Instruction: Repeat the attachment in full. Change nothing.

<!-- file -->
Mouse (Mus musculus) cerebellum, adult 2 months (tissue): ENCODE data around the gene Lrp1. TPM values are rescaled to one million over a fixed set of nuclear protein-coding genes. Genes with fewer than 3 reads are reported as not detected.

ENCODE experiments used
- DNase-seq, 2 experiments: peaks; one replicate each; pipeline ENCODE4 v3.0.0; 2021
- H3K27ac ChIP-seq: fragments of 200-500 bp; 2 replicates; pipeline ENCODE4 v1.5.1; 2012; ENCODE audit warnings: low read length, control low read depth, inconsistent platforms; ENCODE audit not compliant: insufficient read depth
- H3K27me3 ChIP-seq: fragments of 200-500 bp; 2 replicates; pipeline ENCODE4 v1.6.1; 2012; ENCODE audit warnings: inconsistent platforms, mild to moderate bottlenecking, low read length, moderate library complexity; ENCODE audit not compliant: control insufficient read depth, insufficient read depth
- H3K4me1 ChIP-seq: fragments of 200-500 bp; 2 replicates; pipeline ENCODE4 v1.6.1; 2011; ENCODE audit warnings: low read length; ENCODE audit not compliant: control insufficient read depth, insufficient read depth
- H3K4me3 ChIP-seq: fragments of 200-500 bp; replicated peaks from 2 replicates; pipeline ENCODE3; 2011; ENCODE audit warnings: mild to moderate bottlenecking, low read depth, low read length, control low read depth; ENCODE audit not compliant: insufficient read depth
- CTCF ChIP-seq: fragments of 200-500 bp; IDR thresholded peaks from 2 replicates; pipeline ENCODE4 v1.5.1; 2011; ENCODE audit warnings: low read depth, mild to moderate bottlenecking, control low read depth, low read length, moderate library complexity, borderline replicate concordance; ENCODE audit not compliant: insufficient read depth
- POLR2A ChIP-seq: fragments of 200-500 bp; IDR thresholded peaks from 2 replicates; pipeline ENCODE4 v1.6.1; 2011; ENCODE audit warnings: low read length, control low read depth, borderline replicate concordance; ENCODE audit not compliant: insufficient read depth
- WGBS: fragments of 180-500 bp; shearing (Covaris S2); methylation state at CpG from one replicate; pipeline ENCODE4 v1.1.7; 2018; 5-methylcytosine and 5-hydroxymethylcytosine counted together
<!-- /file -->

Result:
Mouse (Mus musculus) cerebellum, adult 2 months (tissue): ENCODE data around the gene Lrp1. TPM values are rescaled to one million over a fixed set of nuclear protein-coding genes. Genes with fewer than 3 reads are reported as not detected.

ENCODE experiments used
- DNase-seq, 2 experiments: peaks; one replicate each; pipeline ENCODE4 v3.0.0; 2021
- H3K27ac ChIP-seq: fragments of 200-500 bp; 2 replicates; pipeline ENCODE4 v1.5.1; 2012; ENCODE audit warnings: low read length, control low read depth, inconsistent platforms; ENCODE audit not compliant: insufficient read depth
- H3K27me3 ChIP-seq: fragments of 200-500 bp; 2 replicates; pipeline ENCODE4 v1.6.1; 2012; ENCODE audit warnings: inconsistent platforms, mild to moderate bottlenecking, low read length, moderate library complexity; ENCODE audit not compliant: control insufficient read depth, insufficient read depth
- H3K4me1 ChIP-seq: fragments of 200-500 bp; 2 replicates; pipeline ENCODE4 v1.6.1; 2011; ENCODE audit warnings: low read length; ENCODE audit not compliant: control insufficient read depth, insufficient read depth
- H3K4me3 ChIP-seq: fragments of 200-500 bp; replicated peaks from 2 replicates; pipeline ENCODE3; 2011; ENCODE audit warnings: mild to moderate bottlenecking, low read depth, low read length, control low read depth; ENCODE audit not compliant: insufficient read depth
- CTCF ChIP-seq: fragments of 200-500 bp; IDR thresholded peaks from 2 replicates; pipeline ENCODE4 v1.5.1; 2011; ENCODE audit warnings: low read depth, mild to moderate bottlenecking, control low read depth, low read length, moderate library complexity, borderline replicate concordance; ENCODE audit not compliant: insufficient read depth
- POLR2A ChIP-seq: fragments of 200-500 bp; IDR thresholded peaks from 2 replicates; pipeline ENCODE4 v1.6.1; 2011; ENCODE audit warnings: low read length, control low read depth, borderline replicate concordance; ENCODE audit not compliant: insufficient read depth
- WGBS: fragments of 180-500 bp; shearing (Covaris S2); methylation state at CpG from one replicate; pipeline ENCODE4 v1.1.7; 2018; 5-methylcytosine and 5-hydroxymethylcytosine counted together